“Government needs to listen to cyclists,” says cyclists' union


The Fietsersbond latest report argues that, while government investment in cycling infrastructure is of a sufficient amount, it’s not being spent in the right places

Government increases budget from €60 to €100 million

Flanders is making huge efforts to get more people to cycle and to improve its cycling infrastructure, but it still has a long way to go, according to the Flemish cyclists’ union, Fietsersbond, which released its latest report last week.

Fietsersbond claims that the government is failing to listen to cyclists when it carries out infrastructure projects. “The government has invested heavily in new cycle paths and infrastructure, but it has failed to listen to cyclists to find out what they want,” the union said.

The latest report is based on a survey of 4,000 cyclists in Flanders. It states that they mainly want to see fewer cars on the road, potholes in cycle lanes repaired and dangerous intersections eliminated or altered.

The biggest complaint from cyclists is that roads in Flanders are dangerously congested. “A lot of cyclists tell us that there are too many cars, trucks and motorbikes on the roads and that they drive too fast and too close to cyclists,” said Bea Vanelslander of Fietsersbond. “They aren’t just worried about their safety, but also about their health because they are exposed to noise, fine particles and exhaust fumes.”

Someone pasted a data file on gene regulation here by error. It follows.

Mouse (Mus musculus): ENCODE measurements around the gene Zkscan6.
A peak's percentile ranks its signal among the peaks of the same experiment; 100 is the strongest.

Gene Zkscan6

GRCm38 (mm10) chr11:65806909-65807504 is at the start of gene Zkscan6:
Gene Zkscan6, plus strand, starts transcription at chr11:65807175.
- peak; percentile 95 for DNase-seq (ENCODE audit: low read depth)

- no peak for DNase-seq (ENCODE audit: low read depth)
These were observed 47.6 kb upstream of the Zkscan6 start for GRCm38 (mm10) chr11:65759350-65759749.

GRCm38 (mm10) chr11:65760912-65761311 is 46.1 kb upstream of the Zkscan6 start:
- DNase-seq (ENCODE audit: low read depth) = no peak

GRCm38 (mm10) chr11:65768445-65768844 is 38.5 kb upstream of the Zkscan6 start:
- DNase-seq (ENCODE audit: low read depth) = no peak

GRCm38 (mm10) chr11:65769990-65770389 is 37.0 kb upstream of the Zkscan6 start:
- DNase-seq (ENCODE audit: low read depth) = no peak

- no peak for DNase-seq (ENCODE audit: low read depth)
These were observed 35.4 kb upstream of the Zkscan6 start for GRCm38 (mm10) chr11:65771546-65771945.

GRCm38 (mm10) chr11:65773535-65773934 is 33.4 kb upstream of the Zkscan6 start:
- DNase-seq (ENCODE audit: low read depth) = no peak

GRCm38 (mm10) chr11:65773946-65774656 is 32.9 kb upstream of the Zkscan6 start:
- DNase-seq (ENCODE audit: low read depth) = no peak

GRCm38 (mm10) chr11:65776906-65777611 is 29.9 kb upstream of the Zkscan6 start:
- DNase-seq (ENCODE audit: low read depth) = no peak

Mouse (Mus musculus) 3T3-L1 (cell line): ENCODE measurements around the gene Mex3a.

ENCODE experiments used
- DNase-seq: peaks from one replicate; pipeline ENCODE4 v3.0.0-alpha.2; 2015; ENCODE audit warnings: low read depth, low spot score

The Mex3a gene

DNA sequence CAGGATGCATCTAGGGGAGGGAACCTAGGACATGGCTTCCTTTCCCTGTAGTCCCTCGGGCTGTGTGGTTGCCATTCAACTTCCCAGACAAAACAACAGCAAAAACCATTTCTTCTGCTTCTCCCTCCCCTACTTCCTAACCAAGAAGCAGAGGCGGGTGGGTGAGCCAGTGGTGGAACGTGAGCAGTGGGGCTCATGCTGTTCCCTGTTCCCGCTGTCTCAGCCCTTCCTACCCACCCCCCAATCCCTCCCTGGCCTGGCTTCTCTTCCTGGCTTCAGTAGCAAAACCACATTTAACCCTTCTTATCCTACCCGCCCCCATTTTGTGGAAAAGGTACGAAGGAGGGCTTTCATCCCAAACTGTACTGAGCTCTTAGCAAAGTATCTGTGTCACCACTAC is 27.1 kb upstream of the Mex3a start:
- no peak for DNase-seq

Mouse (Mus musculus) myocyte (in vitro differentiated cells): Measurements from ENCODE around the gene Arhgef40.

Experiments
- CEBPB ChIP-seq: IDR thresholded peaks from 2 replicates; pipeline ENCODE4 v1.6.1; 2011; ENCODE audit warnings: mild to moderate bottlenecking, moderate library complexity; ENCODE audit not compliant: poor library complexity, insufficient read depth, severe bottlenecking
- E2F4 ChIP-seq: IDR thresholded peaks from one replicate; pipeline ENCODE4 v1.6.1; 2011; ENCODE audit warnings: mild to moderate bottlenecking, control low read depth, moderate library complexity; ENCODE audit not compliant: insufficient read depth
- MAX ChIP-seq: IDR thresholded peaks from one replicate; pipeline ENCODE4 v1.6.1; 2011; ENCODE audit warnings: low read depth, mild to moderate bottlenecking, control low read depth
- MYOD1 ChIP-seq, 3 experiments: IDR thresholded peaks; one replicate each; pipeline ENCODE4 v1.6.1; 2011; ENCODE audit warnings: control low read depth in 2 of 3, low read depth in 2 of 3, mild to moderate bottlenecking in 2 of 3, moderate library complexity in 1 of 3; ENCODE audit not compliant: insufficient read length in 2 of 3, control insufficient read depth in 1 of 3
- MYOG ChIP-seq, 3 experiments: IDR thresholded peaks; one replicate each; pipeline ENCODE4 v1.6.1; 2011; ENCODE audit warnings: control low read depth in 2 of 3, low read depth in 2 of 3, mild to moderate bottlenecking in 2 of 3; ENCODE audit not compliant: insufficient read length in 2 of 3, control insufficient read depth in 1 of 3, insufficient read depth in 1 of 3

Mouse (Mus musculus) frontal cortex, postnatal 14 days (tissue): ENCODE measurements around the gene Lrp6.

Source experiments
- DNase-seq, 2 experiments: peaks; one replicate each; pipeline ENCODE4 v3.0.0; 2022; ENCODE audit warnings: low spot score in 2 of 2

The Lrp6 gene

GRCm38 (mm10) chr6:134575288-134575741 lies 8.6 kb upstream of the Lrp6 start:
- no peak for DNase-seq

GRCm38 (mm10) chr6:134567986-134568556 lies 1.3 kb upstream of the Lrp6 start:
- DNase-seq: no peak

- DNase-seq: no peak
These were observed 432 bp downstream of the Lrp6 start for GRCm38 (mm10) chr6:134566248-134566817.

Flemish cyclists are also unhappy about the state of the roads. “Potholes and bumpy road surfaces make it impossible to cycle comfortably and reduce cyclists’ safety,” said Vanelslander.

The government of Flanders invests €100 million every year on cycle tracks and infrastructure. Fietsersbond does not argue that the amount is insufficient but that it isn’t being invested in the right way.

The report does single out three cycle routes in Flanders as exemplary – the Guldensporenpad from Kortrijk to Zwevegem, the Kanaalroute that runs along the canal from Vilvoorde to Brussels and out to Halle and the route that follows the high-speed train line between Brussels and Leuven. These routes are successful because they are separated from cars, with smooth tarmac surfaces and relatively few intersections.

Flanders’ transport minister, Hilde Crevits, said that she was not surprised by the critical report. “I am the first to admit that we still have a lot of work to do,” she said. “But the current Flemish government had invested more in cycle infrastructure than any previous administration. Following advice from the Fietsersbond, I increased the budget from €60 million to €100 million.”

Crevits argued that she had focused her efforts over the past few years on the creation of cycle paths and the construction of cycle superhighways along with bridges and tunnels dedicated to bicycles.

Photo courtesy Gazet van Antwerpen